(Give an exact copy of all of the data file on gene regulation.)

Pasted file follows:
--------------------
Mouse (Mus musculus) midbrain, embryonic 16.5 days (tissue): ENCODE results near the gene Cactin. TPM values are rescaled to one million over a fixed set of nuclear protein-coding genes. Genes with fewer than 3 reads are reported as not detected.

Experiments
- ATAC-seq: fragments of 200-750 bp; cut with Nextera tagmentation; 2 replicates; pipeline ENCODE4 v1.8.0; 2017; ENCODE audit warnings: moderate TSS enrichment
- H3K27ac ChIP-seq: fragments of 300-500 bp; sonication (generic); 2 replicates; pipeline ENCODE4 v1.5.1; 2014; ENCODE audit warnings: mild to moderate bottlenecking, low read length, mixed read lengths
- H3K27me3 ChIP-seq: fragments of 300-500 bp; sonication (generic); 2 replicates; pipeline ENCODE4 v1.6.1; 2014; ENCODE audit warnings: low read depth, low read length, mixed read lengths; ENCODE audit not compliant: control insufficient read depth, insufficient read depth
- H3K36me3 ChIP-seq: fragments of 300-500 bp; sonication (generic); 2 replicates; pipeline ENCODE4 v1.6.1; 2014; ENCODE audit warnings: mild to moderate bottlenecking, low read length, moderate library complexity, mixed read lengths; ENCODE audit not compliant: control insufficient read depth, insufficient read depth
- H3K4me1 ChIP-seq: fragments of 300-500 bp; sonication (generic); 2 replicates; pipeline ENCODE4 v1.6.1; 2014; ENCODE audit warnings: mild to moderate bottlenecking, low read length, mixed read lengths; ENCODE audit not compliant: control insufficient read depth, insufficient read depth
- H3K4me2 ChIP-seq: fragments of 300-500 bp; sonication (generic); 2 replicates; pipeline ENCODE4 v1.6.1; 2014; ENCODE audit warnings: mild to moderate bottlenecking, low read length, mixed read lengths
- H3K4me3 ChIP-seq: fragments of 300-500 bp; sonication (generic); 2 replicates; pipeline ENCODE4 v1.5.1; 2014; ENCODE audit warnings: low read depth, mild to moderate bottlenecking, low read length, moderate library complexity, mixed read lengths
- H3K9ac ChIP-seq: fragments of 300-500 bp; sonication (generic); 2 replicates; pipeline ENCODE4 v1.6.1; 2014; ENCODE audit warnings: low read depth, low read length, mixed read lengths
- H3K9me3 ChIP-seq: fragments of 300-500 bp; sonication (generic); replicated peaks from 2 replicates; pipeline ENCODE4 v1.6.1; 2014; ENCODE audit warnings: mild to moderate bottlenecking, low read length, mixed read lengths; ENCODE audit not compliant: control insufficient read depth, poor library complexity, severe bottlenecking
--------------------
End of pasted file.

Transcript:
Mouse (Mus musculus) midbrain, embryonic 16.5 days (tissue): ENCODE results near the gene Cactin. TPM values are rescaled to one million over a fixed set of nuclear protein-coding genes. Genes with fewer than 3 reads are reported as not detected.

Experiments
- ATAC-seq: fragments of 200-750 bp; cut with Nextera tagmentation; 2 replicates; pipeline ENCODE4 v1.8.0; 2017; ENCODE audit warnings: moderate TSS enrichment
- H3K27ac ChIP-seq: fragments of 300-500 bp; sonication (generic); 2 replicates; pipeline ENCODE4 v1.5.1; 2014; ENCODE audit warnings: mild to moderate bottlenecking, low read length, mixed read lengths
- H3K27me3 ChIP-seq: fragments of 300-500 bp; sonication (generic); 2 replicates; pipeline ENCODE4 v1.6.1; 2014; ENCODE audit warnings: low read depth, low read length, mixed read lengths; ENCODE audit not compliant: control insufficient read depth, insufficient read depth
- H3K36me3 ChIP-seq: fragments of 300-500 bp; sonication (generic); 2 replicates; pipeline ENCODE4 v1.6.1; 2014; ENCODE audit warnings: mild to moderate bottlenecking, low read length, moderate library complexity, mixed read lengths; ENCODE audit not compliant: control insufficient read depth, insufficient read depth
- H3K4me1 ChIP-seq: fragments of 300-500 bp; sonication (generic); 2 replicates; pipeline ENCODE4 v1.6.1; 2014; ENCODE audit warnings: mild to moderate bottlenecking, low read length, mixed read lengths; ENCODE audit not compliant: control insufficient read depth, insufficient read depth
- H3K4me2 ChIP-seq: fragments of 300-500 bp; sonication (generic); 2 replicates; pipeline ENCODE4 v1.6.1; 2014; ENCODE audit warnings: mild to moderate bottlenecking, low read length, mixed read lengths
- H3K4me3 ChIP-seq: fragments of 300-500 bp; sonication (generic); 2 replicates; pipeline ENCODE4 v1.5.1; 2014; ENCODE audit warnings: low read depth, mild to moderate bottlenecking, low read length, moderate library complexity, mixed read lengths
- H3K9ac ChIP-seq: fragments of 300-500 bp; sonication (generic); 2 replicates; pipeline ENCODE4 v1.6.1; 2014; ENCODE audit warnings: low read depth, low read length, mixed read lengths
- H3K9me3 ChIP-seq: fragments of 300-500 bp; sonication (generic); replicated peaks from 2 replicates; pipeline ENCODE4 v1.6.1; 2014; ENCODE audit warnings: mild to moderate bottlenecking, low read length, mixed read lengths; ENCODE audit not compliant: control insufficient read depth, poor library complexity, severe bottlenecking